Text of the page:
The First To Report Yesterday’s LA Earthquake Was A Robot

robot_journalist.jpg.CROP.promo-mediumlargeThree minutes after yesterday’s earthquake hit Los Angeles, the LA Times published an article on the incident—making them the first to report on the quake.  However, this was not the work of a human but rather a robot, more specifically, Quakebot.  Ken Schwencke, a programmer and journalist at the LA Times, is behind the development of this program.  Quakebot is programed to detect earthquakes above a set seismic level and then transfer said data to a pre-made template.  This means that all Schwencke had to do was hit the publish button when he also was awakened from the earthquake.

Here’s what Quakebot reported:

 

A shallow magnitude 4.7 earthquake was reported Monday morning five miles from Westwood, California, according to the U.S. Geological Survey. The temblor occurred at 6:25 a.m. Pacific time at a depth of 5.0 miles.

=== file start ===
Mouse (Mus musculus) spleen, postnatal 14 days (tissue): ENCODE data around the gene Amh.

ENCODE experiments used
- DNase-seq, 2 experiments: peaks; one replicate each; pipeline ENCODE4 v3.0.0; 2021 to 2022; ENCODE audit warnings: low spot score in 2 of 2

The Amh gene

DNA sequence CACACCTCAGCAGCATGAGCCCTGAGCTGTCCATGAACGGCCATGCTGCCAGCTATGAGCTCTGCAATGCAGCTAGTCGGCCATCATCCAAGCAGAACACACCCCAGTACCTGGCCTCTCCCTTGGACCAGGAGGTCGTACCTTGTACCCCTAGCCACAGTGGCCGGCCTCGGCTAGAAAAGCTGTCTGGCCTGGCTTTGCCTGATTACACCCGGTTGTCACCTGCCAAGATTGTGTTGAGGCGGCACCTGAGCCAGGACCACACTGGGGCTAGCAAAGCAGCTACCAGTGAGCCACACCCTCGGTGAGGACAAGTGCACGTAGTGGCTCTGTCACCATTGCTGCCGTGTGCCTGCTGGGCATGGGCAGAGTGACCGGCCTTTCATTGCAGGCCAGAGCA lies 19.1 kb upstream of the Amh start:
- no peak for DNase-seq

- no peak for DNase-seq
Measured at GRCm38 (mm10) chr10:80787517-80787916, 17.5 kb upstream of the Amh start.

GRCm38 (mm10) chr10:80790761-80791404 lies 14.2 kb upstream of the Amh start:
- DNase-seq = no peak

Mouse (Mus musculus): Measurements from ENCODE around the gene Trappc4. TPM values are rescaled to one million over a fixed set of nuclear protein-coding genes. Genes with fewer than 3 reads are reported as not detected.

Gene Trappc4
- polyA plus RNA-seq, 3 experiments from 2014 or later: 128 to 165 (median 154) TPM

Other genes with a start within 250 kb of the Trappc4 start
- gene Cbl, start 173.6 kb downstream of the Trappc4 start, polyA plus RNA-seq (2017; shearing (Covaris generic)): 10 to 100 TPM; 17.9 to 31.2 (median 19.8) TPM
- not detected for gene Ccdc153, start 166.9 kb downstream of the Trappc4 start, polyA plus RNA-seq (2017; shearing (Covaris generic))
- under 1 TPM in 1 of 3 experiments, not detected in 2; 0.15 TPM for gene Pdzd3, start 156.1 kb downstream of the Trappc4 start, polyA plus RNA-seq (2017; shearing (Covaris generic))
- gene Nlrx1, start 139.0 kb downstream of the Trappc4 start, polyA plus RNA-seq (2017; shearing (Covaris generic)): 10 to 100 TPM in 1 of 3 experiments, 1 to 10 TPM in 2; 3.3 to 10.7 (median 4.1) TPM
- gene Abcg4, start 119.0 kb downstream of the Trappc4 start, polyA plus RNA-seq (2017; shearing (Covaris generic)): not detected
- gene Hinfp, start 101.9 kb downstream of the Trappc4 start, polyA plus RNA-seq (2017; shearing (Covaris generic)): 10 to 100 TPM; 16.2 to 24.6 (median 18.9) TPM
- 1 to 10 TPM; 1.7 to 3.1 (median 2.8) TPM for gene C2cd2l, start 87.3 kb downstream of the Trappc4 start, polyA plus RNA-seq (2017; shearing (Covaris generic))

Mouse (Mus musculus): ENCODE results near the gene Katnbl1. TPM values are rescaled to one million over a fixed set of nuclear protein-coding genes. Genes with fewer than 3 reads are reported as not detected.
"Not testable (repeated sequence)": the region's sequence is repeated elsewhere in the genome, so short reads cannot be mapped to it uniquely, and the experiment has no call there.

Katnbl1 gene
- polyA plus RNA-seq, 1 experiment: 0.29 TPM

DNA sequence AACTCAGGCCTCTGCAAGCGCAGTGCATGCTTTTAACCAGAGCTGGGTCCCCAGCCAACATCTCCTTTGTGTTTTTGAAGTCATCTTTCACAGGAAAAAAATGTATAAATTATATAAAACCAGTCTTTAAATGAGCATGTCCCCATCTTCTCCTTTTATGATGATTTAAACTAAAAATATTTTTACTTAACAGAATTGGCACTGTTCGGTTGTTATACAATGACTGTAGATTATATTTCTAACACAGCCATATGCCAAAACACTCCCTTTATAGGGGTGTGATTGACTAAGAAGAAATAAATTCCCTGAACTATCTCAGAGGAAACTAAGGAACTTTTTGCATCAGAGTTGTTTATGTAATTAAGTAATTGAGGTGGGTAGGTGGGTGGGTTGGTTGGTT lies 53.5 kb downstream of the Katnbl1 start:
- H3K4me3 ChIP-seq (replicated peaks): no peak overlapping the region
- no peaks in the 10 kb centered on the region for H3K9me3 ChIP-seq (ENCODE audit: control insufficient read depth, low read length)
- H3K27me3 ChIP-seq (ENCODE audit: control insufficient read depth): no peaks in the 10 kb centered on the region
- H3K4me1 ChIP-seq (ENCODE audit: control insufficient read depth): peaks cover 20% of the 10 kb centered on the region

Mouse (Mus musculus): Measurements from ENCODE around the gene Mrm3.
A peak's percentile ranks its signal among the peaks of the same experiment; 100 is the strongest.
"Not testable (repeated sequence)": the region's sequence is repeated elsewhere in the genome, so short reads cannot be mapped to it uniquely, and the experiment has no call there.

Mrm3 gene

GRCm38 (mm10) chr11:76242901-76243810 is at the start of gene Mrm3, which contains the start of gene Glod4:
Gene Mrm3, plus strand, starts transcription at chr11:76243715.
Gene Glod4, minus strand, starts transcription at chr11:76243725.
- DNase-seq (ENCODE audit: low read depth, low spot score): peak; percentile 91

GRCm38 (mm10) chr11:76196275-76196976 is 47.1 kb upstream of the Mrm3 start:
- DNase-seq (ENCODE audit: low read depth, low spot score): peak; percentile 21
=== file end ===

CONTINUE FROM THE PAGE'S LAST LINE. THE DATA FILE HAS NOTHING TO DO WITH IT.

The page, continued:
According to the USGS, the epicenter was six miles from Beverly Hills, California, seven miles from Universal City, California, seven miles from Santa Monica, California and 348 miles from Sacramento, California. In the past ten days, there have been no earthquakes magnitude 3.0 and greater centered nearby.

 

This information comes from the USGS Earthquake Notification Service and this post was created by an algorithm written by the author.

Read more about Southern California earthquakes.

G. Perales

via slate